One doesn’t immediately jump to Alfred Hitchcock as a source of comparison for current adaptations of super hero movies, but Todd McFarlane wants to change that. In 1992, McFarlane’s industry-changing comic book, Spawn, established a less-than-friendly titular anti-hero as its main protagonist. Since that time, the source material spawned an animated series for HBO, lasting from 1997-99, and a highly successful line of action figures.
Also worth mentioning, a feature film starring Michael Jai White in the lead role of Spawn—a resurrected leader of hell’s army who spends much of his time conflicted about his newfound destiny—was also released in 1997. Also starring John Leguizamo in a nearly unrecognizable role as a cartoonishly large, demonic clown known as the Violator, 1997’s Spawn received overwhelmingly negative reviews from critics. Since that time, the future of McFarlane’s creation has been ambiguous at best, often appearing bleak.
Today, we are able to report that not only will a new adaptation of Spawn take place, but it has gained a major actor in as the aforementioned devilish hero. Following reports from Deadline, it has been confirmed that Jamie Foxx (Django Unchained, Ray) will be filling the role of the comic book hero, in an upcoming adaptation produced by Blumhouse (Get Out, Split).
“We are thrilled Jamie Foxx will be playing the title role in our movie adaptation of Spawn,” Jason Blum said in a statement, expressing much excitement for the upcoming film.
Foxx recently revealed that playing the character of Spawn was a childhood dream for the Collateral actor.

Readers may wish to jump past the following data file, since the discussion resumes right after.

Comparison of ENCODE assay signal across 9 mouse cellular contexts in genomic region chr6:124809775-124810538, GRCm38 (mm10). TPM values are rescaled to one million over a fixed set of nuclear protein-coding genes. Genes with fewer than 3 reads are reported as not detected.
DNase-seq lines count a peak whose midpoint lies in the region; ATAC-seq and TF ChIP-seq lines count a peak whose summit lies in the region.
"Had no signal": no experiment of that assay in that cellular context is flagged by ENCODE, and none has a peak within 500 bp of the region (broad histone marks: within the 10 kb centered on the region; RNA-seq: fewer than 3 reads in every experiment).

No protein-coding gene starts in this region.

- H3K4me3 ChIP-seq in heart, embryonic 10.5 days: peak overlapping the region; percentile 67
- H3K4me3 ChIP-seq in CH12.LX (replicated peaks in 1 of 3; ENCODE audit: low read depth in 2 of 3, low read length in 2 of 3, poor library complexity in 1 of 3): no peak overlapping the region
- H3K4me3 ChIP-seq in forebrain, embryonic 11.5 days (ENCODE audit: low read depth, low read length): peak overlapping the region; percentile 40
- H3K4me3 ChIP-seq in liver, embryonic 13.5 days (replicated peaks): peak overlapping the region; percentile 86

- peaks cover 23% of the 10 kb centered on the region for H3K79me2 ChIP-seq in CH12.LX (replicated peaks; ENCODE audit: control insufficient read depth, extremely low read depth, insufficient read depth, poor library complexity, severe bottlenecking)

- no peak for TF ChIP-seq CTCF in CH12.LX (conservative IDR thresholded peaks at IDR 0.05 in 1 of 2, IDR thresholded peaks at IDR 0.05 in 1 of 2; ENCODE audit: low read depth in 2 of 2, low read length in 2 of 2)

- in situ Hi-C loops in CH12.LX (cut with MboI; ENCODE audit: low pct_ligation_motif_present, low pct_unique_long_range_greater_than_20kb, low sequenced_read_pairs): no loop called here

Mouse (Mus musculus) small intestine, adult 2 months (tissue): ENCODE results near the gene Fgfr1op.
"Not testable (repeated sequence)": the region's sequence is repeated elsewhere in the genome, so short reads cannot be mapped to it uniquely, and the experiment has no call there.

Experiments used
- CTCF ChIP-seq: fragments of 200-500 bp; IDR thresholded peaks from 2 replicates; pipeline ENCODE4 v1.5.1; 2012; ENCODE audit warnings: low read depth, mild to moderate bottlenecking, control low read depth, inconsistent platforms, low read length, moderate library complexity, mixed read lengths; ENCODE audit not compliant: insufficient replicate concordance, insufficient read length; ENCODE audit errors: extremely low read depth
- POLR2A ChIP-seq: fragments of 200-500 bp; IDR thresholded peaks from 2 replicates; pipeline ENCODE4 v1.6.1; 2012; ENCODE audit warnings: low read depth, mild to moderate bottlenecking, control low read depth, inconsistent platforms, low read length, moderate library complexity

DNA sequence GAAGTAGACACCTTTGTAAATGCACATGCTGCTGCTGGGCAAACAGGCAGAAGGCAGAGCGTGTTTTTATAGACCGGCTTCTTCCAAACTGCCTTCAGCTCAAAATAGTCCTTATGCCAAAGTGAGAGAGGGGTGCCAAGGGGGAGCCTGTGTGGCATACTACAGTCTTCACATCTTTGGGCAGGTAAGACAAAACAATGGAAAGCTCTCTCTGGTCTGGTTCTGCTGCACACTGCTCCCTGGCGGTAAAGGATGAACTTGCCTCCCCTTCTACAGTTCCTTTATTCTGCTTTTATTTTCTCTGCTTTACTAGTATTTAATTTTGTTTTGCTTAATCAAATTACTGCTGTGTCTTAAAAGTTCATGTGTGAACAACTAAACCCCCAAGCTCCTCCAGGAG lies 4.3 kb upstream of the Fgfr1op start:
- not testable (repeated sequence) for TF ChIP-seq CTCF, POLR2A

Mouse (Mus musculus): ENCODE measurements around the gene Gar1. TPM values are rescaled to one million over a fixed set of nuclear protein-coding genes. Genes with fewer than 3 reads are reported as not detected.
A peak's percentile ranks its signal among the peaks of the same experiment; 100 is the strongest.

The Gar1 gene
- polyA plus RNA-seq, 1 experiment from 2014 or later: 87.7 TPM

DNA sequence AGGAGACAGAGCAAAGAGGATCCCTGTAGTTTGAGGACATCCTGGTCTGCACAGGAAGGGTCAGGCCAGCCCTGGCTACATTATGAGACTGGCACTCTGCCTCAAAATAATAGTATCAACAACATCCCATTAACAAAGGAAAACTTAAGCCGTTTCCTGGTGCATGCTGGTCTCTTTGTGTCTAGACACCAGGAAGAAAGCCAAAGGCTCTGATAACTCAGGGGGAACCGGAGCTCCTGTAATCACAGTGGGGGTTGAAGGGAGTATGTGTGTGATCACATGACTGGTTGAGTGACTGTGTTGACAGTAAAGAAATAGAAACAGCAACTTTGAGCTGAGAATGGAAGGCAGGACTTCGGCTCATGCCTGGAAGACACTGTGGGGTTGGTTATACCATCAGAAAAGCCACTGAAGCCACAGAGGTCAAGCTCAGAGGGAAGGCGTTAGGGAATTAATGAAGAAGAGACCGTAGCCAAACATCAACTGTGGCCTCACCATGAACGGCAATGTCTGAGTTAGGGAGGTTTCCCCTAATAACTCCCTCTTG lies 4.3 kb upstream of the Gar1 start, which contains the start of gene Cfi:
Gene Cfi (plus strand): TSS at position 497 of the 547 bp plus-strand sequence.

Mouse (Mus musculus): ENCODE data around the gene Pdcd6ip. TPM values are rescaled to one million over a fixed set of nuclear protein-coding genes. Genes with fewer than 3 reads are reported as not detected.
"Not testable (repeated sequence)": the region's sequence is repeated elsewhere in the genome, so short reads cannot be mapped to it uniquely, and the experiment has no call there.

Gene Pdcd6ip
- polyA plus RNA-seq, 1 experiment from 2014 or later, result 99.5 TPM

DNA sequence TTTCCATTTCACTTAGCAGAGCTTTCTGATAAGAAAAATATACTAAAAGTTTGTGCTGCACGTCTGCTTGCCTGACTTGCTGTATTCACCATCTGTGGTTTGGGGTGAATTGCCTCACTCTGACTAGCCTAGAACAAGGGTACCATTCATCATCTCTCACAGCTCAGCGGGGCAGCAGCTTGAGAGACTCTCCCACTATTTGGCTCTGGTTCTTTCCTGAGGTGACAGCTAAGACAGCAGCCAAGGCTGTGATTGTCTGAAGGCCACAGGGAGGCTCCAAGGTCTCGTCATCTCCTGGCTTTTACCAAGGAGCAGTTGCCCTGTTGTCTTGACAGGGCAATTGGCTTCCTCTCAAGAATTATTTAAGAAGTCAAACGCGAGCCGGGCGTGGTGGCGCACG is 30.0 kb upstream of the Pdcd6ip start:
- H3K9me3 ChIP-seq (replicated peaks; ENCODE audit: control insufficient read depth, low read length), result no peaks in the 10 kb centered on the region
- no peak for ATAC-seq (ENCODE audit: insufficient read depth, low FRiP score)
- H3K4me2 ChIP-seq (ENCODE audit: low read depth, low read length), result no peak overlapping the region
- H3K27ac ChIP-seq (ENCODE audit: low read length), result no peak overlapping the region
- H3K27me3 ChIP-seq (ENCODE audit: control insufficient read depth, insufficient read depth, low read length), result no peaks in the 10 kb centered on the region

Perhaps equally notable, this new iteration of Spawn will be helmed entirely by comic-creator Todd McFarlane, as it’s based off his own original script and set to be directed by the 57-year-old comic writer. McFarlane has also stated that the new film will not be an origin story, referring to himself as “mentally exhausted” by origin stories so prevalent within the world of super hero movies.
Moreover, McFarlane sends words of caution to his most avid fan base that this will likely not be what those fans are expecting. In an unconventional move, McFarlane instead intends to throw audiences right into the mix, giving little background or explanation for who Spawn is or what he is doing. He cites horror films as his main source of inspiration in approaching this new adaptation, promising less Captain America and more Alfred Hitchcock.
“It confuses people because of the comic book industry, and because they all default into their Captain America mindset and I keep saying, no, get into John Carpenter’s mindset or Hitchcock. This is not a man in a rubber suit, it’s not a hero…”
The writer-director also mentions having a trilogy in mind for Spawn, a title which remains MacFarlane’s most universally-recognized creation.